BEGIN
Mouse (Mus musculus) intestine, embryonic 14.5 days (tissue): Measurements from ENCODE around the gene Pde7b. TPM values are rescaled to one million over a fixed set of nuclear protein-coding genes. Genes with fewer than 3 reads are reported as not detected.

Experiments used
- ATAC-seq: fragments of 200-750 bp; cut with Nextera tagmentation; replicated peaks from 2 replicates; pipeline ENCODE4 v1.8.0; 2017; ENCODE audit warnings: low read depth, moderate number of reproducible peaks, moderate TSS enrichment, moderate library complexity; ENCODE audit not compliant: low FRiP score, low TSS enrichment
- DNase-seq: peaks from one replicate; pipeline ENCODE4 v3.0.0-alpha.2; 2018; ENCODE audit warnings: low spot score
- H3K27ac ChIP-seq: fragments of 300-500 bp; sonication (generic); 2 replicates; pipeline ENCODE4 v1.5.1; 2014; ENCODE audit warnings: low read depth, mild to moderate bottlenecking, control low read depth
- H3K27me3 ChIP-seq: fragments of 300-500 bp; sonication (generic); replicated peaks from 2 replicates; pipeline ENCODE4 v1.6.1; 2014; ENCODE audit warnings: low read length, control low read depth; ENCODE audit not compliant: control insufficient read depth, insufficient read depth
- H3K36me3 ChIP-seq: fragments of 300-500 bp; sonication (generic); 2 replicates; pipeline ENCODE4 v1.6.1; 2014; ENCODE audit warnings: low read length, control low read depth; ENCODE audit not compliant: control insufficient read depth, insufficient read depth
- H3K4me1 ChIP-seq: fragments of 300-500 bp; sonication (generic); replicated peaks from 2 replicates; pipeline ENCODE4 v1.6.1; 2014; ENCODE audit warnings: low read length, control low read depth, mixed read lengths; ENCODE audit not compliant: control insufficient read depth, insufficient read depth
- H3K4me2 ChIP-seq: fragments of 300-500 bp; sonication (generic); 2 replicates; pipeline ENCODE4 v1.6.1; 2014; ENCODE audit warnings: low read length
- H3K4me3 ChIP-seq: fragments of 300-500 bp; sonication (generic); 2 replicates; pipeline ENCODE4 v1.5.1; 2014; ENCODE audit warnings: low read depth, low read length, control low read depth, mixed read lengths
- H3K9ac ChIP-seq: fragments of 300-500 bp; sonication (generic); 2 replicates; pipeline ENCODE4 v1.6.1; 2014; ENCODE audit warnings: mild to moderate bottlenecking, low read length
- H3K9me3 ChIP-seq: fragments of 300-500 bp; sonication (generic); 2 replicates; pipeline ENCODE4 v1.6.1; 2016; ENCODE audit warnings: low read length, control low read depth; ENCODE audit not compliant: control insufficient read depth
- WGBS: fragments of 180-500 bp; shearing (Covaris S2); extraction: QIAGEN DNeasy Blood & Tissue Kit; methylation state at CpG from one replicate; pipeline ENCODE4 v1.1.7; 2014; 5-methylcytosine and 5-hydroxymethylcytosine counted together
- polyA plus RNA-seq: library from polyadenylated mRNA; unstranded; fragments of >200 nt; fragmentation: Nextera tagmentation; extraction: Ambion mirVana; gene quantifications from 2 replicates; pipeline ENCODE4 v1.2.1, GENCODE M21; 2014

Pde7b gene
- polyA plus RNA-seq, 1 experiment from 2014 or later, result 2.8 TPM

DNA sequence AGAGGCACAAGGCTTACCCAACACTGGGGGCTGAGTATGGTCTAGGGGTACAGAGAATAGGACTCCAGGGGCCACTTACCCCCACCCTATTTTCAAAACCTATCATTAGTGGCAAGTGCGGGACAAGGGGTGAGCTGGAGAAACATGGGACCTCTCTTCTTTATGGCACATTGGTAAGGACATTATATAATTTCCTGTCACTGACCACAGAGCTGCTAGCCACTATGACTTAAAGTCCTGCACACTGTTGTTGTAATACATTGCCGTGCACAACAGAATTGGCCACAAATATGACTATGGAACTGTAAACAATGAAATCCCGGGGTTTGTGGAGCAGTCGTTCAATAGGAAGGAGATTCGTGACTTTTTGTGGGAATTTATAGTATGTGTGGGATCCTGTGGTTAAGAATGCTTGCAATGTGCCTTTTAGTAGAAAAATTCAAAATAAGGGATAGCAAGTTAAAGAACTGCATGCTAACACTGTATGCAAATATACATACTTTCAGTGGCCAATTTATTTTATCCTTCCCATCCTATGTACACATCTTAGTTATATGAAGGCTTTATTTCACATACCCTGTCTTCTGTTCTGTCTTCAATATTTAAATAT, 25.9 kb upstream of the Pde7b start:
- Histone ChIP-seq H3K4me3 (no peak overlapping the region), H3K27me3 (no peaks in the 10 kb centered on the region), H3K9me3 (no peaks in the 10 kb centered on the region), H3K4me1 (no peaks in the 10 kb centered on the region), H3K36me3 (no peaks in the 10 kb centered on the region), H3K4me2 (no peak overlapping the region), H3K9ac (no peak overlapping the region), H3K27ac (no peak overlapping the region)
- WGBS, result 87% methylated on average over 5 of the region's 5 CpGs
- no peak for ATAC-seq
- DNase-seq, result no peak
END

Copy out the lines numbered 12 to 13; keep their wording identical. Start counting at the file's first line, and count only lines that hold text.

- H3K9me3 ChIP-seq: fragments of 300-500 bp; sonication (generic); 2 replicates; pipeline ENCODE4 v1.6.1; 2016; ENCODE audit warnings: low read length, control low read depth; ENCODE audit not compliant: control insufficient read depth
- WGBS: fragments of 180-500 bp; shearing (Covaris S2); extraction: QIAGEN DNeasy Blood & Tissue Kit; methylation state at CpG from one replicate; pipeline ENCODE4 v1.1.7; 2014; 5-methylcytosine and 5-hydroxymethylcytosine counted together